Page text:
Genomes of endangered birds


Shengbin Li, Bo Li, Cheng Cheng, Zijun Xiong, Qingbo Liu, Jianghua Lai, Hannah V. Carey, Qiong Zhang, Haibo Zheng, Shuguang Wei, Hongbo Zhang, Liao Chang, Shiping Liu, Shanxin Zhang, Bing Yu, Xiaofan Zeng, Yong Hou, Wenhui Nie, Youmin Guo, Teng Chen, Jiuqiang Han, Jian Wang, Jun Wang, Chen Chen, Jiankang Liu, Peter J. Stambrook, Ming Xu, Guojie Zhang, M. Thomas P. Gilbert, Huanming Yang, Erich D. Jarvis, Jun Yu, and Jianqun Yan, 'Genomic Signatures of near-Extinction and Rebirth of the Crested Ibis and Other Endangered Bird Species', Genome Biology (2014).


Background: Nearly one quarter (2,300) of all avian species is either threatened or nearly-threatened, and 73 of them are currently being rescued from going extinct in wildlife sanctuaries. One of the most previous critically endangered is the crested ibis (Nipponia nippon). Once widespread across North-East Asia, by 1981, only seven individuals from 2 breeding pairs remained in the wild, and they have now been successfully rescued both in the wild and in captivity. The crested ibis and its recovering populations thus provide an excellent example for conservation genomics since every individual of the populations has been tagged and recruited for biological and demographic studies.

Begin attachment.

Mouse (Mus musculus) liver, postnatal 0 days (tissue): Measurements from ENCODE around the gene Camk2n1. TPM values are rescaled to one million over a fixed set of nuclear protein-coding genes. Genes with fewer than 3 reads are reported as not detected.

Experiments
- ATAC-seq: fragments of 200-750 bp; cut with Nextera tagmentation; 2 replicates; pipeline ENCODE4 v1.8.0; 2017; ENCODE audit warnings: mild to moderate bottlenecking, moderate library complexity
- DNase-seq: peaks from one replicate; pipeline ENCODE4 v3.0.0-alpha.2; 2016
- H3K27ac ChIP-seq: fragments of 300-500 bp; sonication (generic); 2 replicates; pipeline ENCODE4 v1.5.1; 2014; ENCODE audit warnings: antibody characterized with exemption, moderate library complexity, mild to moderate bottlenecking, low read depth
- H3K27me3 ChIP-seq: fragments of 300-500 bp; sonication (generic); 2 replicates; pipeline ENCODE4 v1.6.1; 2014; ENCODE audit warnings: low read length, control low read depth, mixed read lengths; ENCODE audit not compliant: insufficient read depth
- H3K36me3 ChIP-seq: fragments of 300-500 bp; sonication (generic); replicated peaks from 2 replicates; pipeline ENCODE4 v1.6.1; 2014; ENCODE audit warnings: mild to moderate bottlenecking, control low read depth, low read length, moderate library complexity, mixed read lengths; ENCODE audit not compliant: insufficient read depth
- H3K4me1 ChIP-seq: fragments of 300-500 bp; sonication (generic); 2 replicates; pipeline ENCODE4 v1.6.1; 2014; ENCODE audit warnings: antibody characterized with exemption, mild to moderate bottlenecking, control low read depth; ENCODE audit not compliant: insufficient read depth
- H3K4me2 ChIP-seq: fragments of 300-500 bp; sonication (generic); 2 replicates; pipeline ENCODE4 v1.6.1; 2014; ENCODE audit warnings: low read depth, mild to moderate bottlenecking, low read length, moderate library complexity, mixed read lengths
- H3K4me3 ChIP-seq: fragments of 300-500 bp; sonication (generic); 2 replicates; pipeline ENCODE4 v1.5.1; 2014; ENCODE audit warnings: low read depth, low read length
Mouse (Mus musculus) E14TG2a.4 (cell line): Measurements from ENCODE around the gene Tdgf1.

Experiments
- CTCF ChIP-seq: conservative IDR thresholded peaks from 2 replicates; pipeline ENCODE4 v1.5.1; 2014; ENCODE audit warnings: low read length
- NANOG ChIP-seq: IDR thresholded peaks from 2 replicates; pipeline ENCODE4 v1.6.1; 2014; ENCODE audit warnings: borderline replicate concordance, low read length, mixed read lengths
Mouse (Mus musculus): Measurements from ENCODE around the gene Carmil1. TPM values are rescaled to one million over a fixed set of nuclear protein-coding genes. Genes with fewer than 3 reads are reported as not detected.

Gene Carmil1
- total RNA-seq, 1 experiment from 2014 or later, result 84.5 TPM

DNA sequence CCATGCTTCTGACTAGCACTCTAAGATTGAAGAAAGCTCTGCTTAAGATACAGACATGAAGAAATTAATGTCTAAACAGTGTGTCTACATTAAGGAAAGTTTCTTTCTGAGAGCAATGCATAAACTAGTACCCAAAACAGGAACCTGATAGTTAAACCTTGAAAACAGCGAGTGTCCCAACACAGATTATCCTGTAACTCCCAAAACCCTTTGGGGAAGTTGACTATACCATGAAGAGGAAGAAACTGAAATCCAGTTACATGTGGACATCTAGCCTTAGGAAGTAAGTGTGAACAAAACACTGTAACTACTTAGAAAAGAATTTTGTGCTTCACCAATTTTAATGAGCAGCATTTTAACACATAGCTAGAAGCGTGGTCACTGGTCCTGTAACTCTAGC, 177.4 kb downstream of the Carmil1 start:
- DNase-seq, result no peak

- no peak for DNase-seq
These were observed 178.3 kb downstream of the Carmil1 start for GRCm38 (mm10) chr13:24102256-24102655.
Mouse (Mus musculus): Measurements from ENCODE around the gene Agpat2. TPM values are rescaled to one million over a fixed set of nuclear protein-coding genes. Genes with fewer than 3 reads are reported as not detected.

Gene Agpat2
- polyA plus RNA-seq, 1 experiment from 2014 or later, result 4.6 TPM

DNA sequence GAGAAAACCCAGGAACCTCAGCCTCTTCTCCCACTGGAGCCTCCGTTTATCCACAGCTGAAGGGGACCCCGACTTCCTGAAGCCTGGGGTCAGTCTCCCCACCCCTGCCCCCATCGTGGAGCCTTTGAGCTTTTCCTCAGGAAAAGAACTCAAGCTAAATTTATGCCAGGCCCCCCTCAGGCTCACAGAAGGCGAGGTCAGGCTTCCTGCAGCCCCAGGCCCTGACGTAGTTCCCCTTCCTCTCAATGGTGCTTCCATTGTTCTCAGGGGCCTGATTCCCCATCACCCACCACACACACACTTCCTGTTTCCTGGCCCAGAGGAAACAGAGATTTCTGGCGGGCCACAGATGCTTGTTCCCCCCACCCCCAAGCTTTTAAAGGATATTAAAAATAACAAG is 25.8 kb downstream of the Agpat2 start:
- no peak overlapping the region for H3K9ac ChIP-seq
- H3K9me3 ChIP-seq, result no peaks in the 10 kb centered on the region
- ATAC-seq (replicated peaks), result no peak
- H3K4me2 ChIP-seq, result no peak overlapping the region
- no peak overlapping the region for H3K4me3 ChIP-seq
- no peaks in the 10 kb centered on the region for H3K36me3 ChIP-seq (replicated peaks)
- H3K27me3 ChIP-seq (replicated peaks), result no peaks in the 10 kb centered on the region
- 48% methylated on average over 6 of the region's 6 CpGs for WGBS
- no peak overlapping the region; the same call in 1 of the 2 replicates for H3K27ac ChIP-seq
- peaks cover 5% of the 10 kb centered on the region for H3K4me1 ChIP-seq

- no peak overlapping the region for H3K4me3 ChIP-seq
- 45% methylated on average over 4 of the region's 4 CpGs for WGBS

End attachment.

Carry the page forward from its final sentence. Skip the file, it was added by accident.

Results: Using high-quality genome sequences of multiple crested ibis individuals, its thriving co-habitant, the little egret (Egretta garzetta), and the recently sequenced genomes of 41 other avian species that are under various degrees of survival threats, including the bald eagle, we carry out comparative analyses for genomic signatures in association with environmental and behavioral attributes of species’ near extinction events in birds. We confirm that both loss of genetic diversity and enrichment of deleterious mutations of protein-coding genes are responsible for the major genetic defects of the endangered species. Selective sweeps or allelic drift, and loss-of-function genes reveal reasons and major events leading to the severe population reduction, which include population segregation, long-term climate change and periodic temperature drops, over-hunting, and agrochemical overuse. We also establish a genome-wide DNA identification platform for molecular breeding and conservation practices, to ensure sustainable recovery of endangered species.
Conclusion: These findings demonstrate that large-scale genomic signatures provide molecular clues for population decline, paving a way for further effort in saving endangered species and enhancing conservation genomics.

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